Skip to main content

Explore or shut the door?

Becky McGee lived in a small blue house with green shutters smack on the corner of Allowiptus and Ash.  As corners go, this wasn’t a bad one to live on.  Ash was a quiet, two lane, tree lined street with flower beds and picket fences.  There were 13 houses on Ash in a variety of sizes and colors, but mainly white, off white, cream, and ivory.  There was a smattering of tire swings and plastic slides, one disheveled looking sandbox, and one house with boarded up windows that hadn’t been lived  in for a while.  Even this lone abandoned boarded up house was neat and prim with bright red shutters and an empty dog house out back,  just waiting.

Allowiptus, for its part, was home to only a single house.  Becky McGee’s small blue house with green shutters.  The lawn was not very big, but not very small.  The flowers were bright, but not too bright.  A flag whipped in the wind on a tall pole out front and a lamplight was timed to turn on precisely at 8pm each night.  It was a very pleasantly ordinary place to live on the outside.

On the inside Becky McGee’s house was an interesting conglomeration of stuff.  Immediately apparent, if you were to step through the red front door, was a very organized system of chaos.  Boots on the left, a mismatched herd of rubber and leather; jackets on the right, hanging on pegs set at various heights and sporting a variety of decorative knobs on their ends.  A lively umbrella stand in the corner next to the front door, filled with pinwheels that spun when the breeze entered in.  Also on the right, a small staircase leading to the second floor and sporting windchimes between each banister gap.  A healthy dose of potted plants peppered each tread of the stairs.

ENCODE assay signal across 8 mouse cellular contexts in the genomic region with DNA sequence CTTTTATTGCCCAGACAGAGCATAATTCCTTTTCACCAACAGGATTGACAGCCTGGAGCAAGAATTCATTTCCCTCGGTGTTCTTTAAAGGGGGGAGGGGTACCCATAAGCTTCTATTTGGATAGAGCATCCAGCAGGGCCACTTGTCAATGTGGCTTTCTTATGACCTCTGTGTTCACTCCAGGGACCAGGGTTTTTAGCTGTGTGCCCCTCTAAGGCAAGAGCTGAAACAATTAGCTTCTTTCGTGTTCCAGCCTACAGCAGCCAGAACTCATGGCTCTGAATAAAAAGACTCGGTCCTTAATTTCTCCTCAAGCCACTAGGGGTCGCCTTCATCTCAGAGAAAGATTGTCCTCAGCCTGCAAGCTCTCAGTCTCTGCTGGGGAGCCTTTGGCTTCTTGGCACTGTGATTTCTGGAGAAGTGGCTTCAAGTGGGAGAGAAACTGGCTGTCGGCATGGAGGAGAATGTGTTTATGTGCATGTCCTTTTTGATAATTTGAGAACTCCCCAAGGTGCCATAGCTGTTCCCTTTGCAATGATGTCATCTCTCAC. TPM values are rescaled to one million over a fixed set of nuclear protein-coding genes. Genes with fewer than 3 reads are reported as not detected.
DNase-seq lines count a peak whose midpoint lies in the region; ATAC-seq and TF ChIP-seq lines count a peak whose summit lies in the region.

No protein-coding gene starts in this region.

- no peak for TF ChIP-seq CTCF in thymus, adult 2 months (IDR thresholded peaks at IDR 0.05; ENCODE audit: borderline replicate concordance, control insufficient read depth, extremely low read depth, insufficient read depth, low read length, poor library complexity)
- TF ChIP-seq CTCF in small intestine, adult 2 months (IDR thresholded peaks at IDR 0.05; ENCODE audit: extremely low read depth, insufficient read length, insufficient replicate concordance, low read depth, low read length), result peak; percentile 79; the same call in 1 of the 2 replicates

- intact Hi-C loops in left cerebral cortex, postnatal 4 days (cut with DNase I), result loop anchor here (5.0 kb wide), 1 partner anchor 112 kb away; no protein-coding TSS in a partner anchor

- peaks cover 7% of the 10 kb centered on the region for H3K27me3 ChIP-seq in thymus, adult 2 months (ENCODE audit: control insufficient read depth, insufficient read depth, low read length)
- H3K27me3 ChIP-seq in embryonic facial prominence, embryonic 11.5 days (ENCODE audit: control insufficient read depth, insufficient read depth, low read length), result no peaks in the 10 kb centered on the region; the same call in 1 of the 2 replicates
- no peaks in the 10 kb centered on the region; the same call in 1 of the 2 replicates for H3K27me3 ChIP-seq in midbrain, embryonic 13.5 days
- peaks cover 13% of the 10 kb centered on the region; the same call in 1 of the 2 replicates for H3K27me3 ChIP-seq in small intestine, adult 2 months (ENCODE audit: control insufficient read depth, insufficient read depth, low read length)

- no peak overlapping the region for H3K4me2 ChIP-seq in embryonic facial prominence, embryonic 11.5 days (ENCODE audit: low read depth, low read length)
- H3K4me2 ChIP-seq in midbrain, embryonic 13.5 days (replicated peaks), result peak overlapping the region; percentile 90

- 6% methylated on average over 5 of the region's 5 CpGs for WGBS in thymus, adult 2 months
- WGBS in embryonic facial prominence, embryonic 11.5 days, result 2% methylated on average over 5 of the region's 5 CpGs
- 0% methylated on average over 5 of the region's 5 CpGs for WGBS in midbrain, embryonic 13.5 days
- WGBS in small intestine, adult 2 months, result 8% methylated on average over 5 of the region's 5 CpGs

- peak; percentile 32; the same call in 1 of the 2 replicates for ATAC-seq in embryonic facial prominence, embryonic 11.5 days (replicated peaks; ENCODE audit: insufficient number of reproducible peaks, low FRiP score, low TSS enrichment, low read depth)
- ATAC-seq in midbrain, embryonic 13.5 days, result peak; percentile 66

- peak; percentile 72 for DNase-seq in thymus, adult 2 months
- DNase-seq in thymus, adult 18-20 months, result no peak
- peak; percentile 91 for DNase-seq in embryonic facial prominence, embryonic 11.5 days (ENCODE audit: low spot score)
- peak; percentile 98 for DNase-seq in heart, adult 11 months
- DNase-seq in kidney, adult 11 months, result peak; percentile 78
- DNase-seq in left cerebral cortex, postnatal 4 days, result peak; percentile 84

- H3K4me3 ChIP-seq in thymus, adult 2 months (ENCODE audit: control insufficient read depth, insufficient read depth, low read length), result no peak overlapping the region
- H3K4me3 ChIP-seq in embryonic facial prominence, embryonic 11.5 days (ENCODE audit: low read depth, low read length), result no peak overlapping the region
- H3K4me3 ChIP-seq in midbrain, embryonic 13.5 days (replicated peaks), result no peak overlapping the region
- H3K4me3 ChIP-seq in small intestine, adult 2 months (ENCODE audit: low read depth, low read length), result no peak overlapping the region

An open doorframe on the left revealed a cluttered and cozy yellow living room, if you could ever pry your eyes that far.  The sitting room, as Mrs. McGee (Becky’s mother) liked to call it when she was being fancy, was stuffed full with two large couches the precise color of a just ripe peach.  The cushions sagged heavily, almost dragging the floor as if they were tired, and yet were unexplainably comfortable if you happened to risk a seat.  The couches were arranged in an exaggereted “L” shape with a zebra striped table to occupy the elbow of the “L” in the far corner of the room.  One couch lived in front of a heavily curtained window, while the other was situated beneath the largest painting of a Chesire cat in a top hat you’ll ever see.  (It’s quite unnecessary to mention that this is, perhaps, the only painting of a chesire cat in a top hat you’d ever see, too.)  The dark wooden floor was mostly hidden beneath a thick carpet of an undecided color, sporting the ever suitable variagated mix of brown, tan, white, yellow, red, green and blue.  In bad lighting you might mistake this rather unfortunate carpet for something the Chesire cat spit up.

This eclectic sitting room gave way to an impressive dining room, heavily paneled in inlaid cherry wood and filled to capacity with a dining table that could easily seat twenty with room to spare.  Of course, you could barely walk around this table without being pressed up against the inlaid walls, but once you found your seat for dinner it was quite comfortable.  A heavy chandalier hung on an unsteady chain over the center of the massive table, a cut crystal symphony when lit and the stuff of a fabulous cartoon prank when not.

Behind the dining room was a too-small kitchen with barely room to turn around.  Yellow cupboards, black countertops, and pink tiles all fought bravely for your attention but ultimately lost it to a massive, white refrigerator (whose doors wouldn’t fully open).  The best part of this postage stamp kitchen, perhaps its saving grace, was the smell.  It always smelled like bread or chocolate or cinammon or pickles. 


Anonymous said…
I got caught up in the description ... And then a little bored. You paint pictures when you write, and there are several lines that are pure genius- but in a story you don't want to reveal everything at once. I would save some of these descriptive parts for a later time. Too much scene-setting will lose your audience.
Sarah said…